February 28, 2024

The shut of 2023 caps a 12 months during which Bay Space crime and public questions of safety repeatedly surfaced to the highest of stories cycles and the general public consciousness. Some occasions have been broad in attain and visibility, others primarily native — however with sweeping implications for 2024. Listed here are among the highest-profile crime, courtroom and public security tales we’ll be watching within the new 12 months. 

Antioch police corruption

This 12 months noticed the conclusion of a sweeping, 18-month investigation into Antioch and Pittsburg cops that resulted in federal and state fees in opposition to 14 present and former division workers.

The worst accusations have been leveled in opposition to three — Devon Wenger, Morteza Amiri, Eric Rombough — who have been charged with civil rights violations by way of using canine and less-than-lethal weapons.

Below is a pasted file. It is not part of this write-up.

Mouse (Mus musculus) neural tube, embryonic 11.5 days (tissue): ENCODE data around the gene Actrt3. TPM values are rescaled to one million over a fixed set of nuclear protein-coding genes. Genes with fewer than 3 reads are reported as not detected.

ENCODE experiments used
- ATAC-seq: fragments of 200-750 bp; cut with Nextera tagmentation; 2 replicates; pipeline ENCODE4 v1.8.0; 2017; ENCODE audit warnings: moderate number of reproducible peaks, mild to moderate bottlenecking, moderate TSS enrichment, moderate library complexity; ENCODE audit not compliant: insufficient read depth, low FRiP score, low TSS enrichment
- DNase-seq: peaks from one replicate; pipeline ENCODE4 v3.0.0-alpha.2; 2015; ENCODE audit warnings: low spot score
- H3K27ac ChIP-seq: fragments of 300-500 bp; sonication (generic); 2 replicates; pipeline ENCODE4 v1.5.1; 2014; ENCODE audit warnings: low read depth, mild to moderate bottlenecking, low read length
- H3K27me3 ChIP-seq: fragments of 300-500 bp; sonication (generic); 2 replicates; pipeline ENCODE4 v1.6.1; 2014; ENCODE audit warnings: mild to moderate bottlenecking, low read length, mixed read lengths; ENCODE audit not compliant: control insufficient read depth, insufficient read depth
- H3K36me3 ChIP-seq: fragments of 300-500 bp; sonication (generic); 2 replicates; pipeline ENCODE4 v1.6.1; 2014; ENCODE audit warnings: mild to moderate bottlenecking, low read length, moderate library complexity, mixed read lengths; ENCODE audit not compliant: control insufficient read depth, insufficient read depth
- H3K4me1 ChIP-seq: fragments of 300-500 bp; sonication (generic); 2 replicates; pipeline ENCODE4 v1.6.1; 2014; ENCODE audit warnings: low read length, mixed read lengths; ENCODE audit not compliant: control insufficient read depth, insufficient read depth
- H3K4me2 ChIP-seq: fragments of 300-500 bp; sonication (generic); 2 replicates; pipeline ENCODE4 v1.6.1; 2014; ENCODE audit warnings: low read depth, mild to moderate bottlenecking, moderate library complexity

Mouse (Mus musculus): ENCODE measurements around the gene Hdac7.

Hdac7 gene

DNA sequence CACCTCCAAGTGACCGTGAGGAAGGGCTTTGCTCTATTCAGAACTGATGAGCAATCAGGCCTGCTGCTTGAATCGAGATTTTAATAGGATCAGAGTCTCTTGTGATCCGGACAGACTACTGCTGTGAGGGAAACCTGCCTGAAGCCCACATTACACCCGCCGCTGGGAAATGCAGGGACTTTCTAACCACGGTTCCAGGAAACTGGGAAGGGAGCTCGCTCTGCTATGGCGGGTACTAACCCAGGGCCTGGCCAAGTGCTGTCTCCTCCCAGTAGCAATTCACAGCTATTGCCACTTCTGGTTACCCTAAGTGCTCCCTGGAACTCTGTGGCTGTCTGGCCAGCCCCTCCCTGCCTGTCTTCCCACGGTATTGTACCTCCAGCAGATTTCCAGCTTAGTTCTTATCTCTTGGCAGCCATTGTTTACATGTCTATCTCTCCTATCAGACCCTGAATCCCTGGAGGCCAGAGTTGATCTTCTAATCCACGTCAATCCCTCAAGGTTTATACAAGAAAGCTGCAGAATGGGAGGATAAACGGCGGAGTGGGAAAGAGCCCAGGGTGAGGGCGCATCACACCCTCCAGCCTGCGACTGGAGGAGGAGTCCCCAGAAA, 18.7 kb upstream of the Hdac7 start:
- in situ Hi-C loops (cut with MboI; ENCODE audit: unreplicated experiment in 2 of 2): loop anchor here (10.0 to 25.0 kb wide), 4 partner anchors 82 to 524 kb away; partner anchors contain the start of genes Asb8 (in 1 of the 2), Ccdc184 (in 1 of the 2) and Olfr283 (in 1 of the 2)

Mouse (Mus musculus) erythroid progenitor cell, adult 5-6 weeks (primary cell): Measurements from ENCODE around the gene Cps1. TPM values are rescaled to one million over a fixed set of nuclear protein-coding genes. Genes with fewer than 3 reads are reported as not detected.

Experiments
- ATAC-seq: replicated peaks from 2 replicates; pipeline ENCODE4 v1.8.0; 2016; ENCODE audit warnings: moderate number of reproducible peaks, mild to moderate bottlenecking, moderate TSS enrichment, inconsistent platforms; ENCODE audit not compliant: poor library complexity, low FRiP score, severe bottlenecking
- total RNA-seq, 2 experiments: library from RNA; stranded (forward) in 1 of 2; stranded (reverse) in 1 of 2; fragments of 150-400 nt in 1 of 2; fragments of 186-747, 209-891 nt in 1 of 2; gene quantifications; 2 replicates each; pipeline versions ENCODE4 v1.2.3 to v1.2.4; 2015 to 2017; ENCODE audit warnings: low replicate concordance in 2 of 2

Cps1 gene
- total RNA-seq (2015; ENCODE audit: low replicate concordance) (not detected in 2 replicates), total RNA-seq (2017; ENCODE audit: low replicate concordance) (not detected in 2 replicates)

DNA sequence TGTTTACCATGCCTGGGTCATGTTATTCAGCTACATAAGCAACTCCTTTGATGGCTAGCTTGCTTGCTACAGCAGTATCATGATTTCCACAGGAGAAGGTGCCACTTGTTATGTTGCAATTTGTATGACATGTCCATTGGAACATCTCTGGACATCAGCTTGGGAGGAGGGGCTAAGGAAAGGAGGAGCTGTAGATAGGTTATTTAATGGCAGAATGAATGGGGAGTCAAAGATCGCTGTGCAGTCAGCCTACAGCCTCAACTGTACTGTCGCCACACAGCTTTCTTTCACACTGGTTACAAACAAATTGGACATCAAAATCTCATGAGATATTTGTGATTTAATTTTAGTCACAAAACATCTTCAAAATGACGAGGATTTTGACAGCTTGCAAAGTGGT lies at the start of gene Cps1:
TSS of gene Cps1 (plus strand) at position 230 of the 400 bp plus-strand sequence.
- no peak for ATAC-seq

The investigation started with ideas that a number of officers have been fraudulently acquiring school levels to obtain incentive pay from each cities. When FBI brokers seized Antioch officers’ cellphone numbers they discovered racist, homophobic and sexist textual content messages geared toward colleagues and civilians. That led to an administrative investigation implicating dozens of officers, which is ready to finish in March.

One officer, Tim Manly Williams, has pleaded no contest to fees in Contra Costa County alleging that he and different officers conspired to make visitors tickets go away in change for bottles of tequila. The opposite 13 officers are nonetheless combating their fees.

Physique digital camera video launched by Antioch Police captured an October 26, 2021 encounter with Dajon Smith, suspected of stealing a automotive, which concerned officers siccing a canine, and firing a 40mm sponge bullet at Smith. (Photograph Courtesy: Antioch Police) 
Kiora Hansen and Della Currie, from left, protest during a rally at Antioch police headquarters in Antioch, Calif., on Tuesday, April 18, 2023. Community members rallied and marched to City Hall to demand police reform and accountability following alleged racist, sexist and homophobic texts within the department. (Jane Tyska/Bay Area News Group)